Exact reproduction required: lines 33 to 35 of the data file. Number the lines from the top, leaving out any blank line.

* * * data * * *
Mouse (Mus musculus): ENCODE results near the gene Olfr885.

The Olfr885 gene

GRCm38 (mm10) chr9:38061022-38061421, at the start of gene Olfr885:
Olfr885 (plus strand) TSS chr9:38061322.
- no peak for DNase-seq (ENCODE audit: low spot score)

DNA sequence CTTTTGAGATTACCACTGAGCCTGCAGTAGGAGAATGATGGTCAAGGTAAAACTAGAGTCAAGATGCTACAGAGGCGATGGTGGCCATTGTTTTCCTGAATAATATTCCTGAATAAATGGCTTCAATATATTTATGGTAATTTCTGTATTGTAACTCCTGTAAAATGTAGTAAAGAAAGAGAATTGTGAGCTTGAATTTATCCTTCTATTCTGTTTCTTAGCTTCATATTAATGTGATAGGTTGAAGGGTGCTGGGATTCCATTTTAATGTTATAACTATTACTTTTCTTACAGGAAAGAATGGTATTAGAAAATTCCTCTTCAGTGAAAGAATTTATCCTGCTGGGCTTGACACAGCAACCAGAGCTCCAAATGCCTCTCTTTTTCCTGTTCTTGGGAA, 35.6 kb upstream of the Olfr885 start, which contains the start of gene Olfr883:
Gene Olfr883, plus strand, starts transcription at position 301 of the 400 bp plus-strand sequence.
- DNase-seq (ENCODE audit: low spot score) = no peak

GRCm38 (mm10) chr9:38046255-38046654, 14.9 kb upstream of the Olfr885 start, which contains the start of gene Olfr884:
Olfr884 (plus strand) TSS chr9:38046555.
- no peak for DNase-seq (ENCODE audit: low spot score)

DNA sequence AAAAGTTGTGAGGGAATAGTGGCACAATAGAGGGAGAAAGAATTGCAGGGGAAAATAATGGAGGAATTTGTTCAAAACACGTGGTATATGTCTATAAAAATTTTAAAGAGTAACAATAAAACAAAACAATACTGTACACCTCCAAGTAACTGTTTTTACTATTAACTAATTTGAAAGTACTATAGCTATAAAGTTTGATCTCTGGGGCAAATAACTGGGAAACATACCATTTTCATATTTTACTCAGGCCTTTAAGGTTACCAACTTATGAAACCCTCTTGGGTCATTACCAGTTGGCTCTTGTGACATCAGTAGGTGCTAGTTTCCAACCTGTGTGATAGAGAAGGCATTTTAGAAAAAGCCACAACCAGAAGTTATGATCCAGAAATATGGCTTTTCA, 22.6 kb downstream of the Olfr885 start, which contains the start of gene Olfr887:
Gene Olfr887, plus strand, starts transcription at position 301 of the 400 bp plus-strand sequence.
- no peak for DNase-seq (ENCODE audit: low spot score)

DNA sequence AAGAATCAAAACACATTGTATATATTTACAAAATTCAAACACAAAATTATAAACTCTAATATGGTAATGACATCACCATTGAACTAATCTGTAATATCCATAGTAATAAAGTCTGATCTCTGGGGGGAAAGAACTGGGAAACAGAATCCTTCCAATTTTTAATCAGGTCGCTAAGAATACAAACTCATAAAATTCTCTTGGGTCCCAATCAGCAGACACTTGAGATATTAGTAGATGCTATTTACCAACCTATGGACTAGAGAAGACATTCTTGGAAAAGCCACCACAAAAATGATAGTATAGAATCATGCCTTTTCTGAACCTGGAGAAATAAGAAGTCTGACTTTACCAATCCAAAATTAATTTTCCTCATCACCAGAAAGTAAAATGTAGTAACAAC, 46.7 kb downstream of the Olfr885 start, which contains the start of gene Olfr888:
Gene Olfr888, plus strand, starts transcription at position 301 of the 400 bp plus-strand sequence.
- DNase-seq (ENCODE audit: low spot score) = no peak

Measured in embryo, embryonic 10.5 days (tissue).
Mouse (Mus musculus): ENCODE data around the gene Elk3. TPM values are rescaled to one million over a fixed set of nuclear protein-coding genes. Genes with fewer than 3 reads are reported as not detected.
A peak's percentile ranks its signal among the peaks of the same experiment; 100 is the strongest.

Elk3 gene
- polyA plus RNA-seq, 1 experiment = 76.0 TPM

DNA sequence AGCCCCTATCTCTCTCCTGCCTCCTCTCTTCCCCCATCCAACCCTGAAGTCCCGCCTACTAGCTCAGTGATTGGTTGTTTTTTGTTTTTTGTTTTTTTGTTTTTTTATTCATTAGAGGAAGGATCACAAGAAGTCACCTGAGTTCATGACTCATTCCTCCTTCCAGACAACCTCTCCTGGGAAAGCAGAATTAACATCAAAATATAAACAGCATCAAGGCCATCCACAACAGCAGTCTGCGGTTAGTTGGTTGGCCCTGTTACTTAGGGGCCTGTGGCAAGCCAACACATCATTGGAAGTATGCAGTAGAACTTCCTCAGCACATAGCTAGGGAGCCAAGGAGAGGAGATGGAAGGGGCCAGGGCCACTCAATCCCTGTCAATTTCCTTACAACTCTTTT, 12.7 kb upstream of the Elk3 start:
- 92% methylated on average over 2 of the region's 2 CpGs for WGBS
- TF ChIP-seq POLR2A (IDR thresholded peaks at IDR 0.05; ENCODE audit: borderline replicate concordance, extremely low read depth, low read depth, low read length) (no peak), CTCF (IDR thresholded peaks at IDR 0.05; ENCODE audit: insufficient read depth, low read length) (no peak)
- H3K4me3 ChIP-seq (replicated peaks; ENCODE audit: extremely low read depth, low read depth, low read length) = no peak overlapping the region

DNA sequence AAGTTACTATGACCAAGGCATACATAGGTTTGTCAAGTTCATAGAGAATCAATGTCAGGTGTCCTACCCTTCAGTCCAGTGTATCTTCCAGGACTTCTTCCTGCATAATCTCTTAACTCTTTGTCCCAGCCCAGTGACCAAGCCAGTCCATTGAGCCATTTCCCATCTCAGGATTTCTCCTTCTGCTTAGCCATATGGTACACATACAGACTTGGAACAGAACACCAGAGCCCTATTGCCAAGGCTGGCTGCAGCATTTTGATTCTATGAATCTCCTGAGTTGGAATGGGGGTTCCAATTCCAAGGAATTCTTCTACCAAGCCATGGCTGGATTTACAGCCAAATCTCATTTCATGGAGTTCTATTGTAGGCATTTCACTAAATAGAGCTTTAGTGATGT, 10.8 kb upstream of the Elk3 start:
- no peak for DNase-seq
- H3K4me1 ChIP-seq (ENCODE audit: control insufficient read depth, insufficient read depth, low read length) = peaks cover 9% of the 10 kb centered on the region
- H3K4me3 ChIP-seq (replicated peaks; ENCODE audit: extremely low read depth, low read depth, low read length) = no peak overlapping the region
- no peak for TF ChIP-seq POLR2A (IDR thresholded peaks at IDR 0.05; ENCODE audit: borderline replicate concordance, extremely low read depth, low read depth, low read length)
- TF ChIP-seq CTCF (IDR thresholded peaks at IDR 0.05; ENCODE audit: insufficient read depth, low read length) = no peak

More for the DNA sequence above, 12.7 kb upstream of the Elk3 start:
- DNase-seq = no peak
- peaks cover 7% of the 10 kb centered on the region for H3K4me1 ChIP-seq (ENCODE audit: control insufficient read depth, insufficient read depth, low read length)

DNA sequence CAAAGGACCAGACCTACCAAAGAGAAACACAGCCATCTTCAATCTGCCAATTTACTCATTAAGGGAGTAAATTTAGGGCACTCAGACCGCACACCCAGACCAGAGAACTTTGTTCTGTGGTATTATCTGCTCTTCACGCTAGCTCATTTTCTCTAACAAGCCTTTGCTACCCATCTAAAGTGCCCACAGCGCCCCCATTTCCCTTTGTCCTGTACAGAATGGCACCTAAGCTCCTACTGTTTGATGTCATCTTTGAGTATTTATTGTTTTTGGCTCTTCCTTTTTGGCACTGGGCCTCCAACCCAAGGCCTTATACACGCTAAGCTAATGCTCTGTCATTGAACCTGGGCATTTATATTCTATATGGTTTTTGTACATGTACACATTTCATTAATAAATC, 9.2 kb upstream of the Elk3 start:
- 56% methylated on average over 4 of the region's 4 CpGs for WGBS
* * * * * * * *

More for the DNA sequence above, 12.7 kb upstream of the Elk3 start:
- DNase-seq = no peak
- peaks cover 7% of the 10 kb centered on the region for H3K4me1 ChIP-seq (ENCODE audit: control insufficient read depth, insufficient read depth, low read length)